This obvious rule is often neglected and forgotten. I worked at Disney World for five years and during that time I met thousands of people who were downright miserable simply because they just couldn’t relax. If you’re constantly stressing about how much a trip is costing you (which you won’t if you obey the rule above), worrying about the weather, or pissed because you overslept this morning- don’t! You can’t control the weather and as for oversleeping, relax! You’re meant to take things a little easier for your vacation. And if that’s a problem remember, even your phone can serve as an alarm clock.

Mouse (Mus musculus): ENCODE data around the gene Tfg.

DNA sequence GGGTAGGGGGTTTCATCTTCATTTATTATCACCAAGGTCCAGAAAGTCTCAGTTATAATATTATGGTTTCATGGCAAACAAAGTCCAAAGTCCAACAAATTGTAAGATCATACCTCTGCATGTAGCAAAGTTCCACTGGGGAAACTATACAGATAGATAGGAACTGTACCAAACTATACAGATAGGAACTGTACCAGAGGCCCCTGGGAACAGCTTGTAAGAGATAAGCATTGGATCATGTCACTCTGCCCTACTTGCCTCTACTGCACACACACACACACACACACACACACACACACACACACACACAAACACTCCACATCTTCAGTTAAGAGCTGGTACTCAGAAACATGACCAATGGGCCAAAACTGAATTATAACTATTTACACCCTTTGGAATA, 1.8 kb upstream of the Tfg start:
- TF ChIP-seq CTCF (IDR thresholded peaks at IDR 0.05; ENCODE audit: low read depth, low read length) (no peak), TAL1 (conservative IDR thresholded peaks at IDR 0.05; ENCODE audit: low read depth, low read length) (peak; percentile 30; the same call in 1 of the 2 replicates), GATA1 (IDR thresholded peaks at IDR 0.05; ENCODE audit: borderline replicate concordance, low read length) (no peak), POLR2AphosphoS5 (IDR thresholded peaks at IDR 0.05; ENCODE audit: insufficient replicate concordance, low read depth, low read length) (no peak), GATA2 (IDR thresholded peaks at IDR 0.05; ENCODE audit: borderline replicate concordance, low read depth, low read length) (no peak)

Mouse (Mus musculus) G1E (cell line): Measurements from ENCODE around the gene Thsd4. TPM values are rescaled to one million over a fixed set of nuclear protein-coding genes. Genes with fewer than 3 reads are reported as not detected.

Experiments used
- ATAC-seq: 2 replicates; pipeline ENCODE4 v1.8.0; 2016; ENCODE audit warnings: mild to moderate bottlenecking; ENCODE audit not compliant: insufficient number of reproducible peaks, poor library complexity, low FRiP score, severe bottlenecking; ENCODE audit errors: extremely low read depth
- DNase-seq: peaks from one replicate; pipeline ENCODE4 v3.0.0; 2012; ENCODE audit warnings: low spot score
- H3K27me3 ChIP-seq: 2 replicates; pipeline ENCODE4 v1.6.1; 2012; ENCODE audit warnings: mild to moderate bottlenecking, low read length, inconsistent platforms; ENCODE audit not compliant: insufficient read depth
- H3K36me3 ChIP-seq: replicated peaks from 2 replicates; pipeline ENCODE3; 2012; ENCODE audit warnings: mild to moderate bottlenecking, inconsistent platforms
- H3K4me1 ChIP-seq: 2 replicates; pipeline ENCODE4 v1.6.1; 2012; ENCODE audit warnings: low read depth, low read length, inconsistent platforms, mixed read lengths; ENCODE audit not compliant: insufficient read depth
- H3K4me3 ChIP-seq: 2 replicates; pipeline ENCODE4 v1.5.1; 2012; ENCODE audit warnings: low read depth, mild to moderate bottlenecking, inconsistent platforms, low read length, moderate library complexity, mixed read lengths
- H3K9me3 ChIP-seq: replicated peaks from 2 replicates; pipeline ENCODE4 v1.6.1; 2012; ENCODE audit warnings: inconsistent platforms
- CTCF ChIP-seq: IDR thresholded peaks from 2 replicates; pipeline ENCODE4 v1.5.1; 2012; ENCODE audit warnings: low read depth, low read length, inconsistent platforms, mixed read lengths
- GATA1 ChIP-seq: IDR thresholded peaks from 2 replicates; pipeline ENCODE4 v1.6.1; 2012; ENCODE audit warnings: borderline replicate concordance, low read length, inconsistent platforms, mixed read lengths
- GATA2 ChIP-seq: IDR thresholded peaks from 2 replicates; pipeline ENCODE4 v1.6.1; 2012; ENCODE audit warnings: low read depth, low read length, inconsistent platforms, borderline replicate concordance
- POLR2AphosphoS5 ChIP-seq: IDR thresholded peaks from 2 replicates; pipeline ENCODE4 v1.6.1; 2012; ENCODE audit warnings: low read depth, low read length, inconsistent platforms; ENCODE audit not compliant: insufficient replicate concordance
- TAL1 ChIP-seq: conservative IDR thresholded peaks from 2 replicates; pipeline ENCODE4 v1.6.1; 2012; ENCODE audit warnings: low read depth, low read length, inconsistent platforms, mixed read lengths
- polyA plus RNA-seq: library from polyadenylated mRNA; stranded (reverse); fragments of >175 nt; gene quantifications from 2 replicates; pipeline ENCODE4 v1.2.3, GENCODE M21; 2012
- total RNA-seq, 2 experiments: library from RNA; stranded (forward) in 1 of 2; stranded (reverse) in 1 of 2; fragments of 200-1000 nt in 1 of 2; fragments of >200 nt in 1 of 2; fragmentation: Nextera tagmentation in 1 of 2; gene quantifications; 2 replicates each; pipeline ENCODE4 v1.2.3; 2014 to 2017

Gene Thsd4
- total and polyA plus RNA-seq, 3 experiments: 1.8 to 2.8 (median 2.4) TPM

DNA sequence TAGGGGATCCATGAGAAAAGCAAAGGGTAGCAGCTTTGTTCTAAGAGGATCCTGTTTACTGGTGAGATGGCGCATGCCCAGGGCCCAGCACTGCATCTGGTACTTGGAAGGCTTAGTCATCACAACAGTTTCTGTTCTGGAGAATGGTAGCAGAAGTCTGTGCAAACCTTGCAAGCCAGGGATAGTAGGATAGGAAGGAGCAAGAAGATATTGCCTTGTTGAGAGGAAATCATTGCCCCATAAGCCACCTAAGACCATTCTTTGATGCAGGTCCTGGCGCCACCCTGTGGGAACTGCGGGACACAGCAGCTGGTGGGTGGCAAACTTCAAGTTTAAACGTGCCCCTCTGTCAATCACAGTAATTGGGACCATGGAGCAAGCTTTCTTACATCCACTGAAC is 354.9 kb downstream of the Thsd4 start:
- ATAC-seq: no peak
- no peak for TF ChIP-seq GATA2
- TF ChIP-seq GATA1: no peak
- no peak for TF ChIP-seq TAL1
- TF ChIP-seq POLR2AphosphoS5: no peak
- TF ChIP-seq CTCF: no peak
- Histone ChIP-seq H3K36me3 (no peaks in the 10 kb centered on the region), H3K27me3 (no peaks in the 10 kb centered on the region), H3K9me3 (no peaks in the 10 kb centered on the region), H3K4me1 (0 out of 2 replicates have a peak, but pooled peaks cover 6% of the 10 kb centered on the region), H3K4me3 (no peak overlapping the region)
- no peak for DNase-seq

Remember: your best side is supposed to be the one you’re traveling with.
Got any additional advice or rules? Feel free to share in the comments below!
I agree with most of your rules, but not the one about McDonalds. I don’t frequent McDonalds often in North America, but love them in Ukraine and Russia (are they still open in Russia?) for the clean washrooms and familiar menu.